Symphony en plein air

Written by  Chiara Vorrasi
Corot's great work in the Palazzo dei Diamanti exhibition.
Unlike many other great 19th century artists, Corot lived a quiet life, and one crowned with success. He was appreciated and esteemed by the cultural establishment as well as by artists who, towards the end of the 1800s, were experimenting with new methods of representing nature and reality.

Corot was trained in the neoclassical tradition; under the tutelage of the artist and teacher Achille-Etna Michallon, with whom he studied in 1822, and Jean-Victor Bertin who took him on after the former's death, he created some richly impressive works.

In the studios of these famous neoclassical landscape painters, Corot studied the old masters and learned the classical principles of composition, but also learned to take a more direct approach to nature, imbuing his life paintings with great feeling.

His deep feeling for nature, his talent for bringing its vibrancy to the canvas, combined with a mastery of painting and composition are the distinctive qualities of Corot's works. Such skills were the reason for his being considered at once the legatee of classical landscape painting and one of the fathers of modern painting.

To pay tribute to the exceptional stature of this French master, Ferrara Arte, in collaboration with the Thyssen-Bornemisza Museum in Madrid, is presenting a major retrospective at the Palazzo dei Diamanti this autumn.

The exhibition is organised thematically so to allow visitors to fully appreciate Corot's works, highlighting the breadth and variety of the approaches which the painter explored.

The influential contemporary critics and writers who supported and celebrated Corot's works, such as Baudelaire, Gautier and Zola, were most familiar with the large scale paintings that the painter presented every year at the Salon, the government-sponsored exhibition at the heart of French cultural life.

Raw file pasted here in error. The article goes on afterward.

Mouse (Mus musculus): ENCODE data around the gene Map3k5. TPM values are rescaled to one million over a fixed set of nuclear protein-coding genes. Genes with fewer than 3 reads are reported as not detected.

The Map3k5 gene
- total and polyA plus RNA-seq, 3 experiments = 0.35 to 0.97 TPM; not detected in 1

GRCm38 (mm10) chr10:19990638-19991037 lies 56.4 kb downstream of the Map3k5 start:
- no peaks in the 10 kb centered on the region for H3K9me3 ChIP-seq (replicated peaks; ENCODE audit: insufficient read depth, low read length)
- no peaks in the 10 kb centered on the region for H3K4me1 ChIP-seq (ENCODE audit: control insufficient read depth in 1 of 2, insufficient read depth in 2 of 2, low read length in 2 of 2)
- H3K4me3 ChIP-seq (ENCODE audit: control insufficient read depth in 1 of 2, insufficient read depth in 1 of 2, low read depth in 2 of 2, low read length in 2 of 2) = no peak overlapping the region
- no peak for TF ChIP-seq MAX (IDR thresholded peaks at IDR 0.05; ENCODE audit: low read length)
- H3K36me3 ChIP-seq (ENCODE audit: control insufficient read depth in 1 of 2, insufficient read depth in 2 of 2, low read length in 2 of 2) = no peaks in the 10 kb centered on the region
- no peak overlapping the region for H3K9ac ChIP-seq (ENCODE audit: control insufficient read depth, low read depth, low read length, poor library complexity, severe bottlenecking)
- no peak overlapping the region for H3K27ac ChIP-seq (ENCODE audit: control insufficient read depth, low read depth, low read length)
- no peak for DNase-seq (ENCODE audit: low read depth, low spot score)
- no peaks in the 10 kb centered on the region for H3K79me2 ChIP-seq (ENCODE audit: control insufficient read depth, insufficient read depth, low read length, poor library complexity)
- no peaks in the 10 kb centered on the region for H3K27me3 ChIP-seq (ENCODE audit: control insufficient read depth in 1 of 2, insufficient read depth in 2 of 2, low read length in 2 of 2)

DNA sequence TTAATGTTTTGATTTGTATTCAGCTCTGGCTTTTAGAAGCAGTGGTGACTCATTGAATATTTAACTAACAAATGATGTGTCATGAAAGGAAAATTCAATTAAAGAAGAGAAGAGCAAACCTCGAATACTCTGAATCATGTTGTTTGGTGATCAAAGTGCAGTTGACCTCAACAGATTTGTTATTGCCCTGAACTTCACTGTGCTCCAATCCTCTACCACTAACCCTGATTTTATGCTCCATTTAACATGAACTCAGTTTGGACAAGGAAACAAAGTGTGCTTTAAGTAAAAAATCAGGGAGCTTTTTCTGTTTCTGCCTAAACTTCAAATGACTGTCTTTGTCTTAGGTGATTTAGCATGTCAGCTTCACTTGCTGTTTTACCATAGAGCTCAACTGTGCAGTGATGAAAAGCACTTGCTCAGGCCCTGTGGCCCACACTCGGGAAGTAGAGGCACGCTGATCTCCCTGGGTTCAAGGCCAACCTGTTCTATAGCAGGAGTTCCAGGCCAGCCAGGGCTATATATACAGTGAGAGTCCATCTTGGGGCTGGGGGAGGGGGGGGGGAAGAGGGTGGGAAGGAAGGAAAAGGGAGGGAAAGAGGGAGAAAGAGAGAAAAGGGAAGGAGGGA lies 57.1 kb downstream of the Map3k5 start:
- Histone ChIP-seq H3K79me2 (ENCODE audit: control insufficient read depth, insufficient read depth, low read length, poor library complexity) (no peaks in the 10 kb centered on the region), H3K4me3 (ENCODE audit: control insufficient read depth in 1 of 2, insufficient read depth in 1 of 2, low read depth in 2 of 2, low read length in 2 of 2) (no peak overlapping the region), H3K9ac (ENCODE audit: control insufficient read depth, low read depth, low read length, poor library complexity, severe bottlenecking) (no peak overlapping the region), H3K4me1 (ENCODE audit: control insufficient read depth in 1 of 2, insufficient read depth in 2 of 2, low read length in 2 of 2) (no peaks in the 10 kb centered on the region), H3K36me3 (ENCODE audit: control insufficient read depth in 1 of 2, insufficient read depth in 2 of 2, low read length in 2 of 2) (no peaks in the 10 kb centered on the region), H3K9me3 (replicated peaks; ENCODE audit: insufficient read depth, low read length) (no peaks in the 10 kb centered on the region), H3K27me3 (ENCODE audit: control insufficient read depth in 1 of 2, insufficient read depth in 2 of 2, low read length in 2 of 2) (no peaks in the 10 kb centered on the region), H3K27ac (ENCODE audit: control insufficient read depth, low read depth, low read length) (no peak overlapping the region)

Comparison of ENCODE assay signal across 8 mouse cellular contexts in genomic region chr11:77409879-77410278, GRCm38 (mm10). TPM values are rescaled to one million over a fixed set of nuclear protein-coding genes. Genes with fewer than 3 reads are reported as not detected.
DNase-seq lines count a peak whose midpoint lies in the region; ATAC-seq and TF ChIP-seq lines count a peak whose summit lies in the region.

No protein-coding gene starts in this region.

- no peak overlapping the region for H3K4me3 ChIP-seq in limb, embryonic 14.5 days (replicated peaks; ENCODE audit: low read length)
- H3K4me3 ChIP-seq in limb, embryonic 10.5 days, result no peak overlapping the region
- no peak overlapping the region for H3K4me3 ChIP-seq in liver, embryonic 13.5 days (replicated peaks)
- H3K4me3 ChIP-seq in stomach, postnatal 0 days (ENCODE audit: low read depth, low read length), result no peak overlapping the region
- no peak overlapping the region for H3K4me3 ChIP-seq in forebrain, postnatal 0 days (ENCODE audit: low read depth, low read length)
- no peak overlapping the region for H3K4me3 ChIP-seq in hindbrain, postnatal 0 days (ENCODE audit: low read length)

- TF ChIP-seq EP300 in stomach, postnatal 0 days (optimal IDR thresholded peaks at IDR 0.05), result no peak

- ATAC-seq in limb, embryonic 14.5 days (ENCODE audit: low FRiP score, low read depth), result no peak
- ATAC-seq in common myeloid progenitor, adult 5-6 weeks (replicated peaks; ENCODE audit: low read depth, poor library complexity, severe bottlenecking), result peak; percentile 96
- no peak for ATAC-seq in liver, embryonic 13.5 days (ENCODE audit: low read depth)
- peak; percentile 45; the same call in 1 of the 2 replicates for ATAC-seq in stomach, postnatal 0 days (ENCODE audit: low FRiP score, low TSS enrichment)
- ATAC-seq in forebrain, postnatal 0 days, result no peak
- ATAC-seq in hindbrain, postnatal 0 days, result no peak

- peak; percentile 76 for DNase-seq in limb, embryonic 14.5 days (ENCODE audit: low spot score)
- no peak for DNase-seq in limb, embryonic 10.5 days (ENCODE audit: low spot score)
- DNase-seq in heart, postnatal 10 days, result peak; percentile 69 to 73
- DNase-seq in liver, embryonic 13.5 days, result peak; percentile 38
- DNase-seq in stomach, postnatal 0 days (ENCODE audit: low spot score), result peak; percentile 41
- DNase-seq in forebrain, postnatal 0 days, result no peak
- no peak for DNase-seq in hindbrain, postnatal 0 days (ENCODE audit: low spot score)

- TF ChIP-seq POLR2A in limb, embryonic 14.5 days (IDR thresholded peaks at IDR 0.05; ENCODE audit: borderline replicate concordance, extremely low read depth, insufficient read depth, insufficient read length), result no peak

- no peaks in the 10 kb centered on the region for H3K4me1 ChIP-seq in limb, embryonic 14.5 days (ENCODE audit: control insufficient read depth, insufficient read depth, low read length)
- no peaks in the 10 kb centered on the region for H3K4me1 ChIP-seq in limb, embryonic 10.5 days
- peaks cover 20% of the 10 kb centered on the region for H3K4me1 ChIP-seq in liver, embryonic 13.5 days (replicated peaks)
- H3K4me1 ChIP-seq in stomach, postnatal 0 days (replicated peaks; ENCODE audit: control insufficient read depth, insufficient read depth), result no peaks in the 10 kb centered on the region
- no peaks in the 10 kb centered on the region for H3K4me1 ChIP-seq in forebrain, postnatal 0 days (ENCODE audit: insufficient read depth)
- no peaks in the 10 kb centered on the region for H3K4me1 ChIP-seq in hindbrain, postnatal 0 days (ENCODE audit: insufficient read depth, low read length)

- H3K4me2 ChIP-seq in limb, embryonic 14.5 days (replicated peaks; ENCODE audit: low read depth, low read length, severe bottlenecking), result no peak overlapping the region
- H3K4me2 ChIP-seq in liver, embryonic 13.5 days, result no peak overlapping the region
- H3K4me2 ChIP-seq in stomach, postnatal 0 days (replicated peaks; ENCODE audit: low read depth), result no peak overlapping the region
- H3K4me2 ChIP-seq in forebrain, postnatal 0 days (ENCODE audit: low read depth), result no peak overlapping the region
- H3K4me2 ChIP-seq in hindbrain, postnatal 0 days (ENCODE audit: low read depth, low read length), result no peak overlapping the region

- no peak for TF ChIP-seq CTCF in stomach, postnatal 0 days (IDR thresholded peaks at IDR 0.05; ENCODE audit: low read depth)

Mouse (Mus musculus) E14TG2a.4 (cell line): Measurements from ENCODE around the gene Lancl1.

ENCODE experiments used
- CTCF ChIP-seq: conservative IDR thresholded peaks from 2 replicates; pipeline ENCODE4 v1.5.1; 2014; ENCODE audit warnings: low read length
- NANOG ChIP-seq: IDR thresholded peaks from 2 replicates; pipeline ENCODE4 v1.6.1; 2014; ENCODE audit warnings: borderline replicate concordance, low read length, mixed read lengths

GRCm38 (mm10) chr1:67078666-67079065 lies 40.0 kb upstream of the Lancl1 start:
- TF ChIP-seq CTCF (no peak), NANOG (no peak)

Less well known was the vast collection of plein air sketches kept by the painter in his studio and known to a small circle of artists, critics and collectors: these were the source of inspiration for his 'official' pictures.

Above all, it was the sale of his studio, on his death in 1875, and an impressive exhibition organised the same year, which revealed to his contemporaries the modernity and freedom of execution of his outdoor preliminary sketches, which begin with his "Italian sketches".

Once more widely known, these quickly established him as a forerunner of the movement that later became known as impressionism.

Corot had enthusiastically taken up the custom of completing one's artistic aprenticeship with a tour of Italy, staying here between 1825 and 1828, and returning again in 1834 and 1843.

Here, in the course of long outdoor painting sessions in the company of other artists of various nationalities, the young painter developed his feeling for nature with an experimental approach, depicting it with astonishing freshness and fidelity. Some marvellous examples of these "pure landscapes" can be found in the section dedicated to his Italian travels.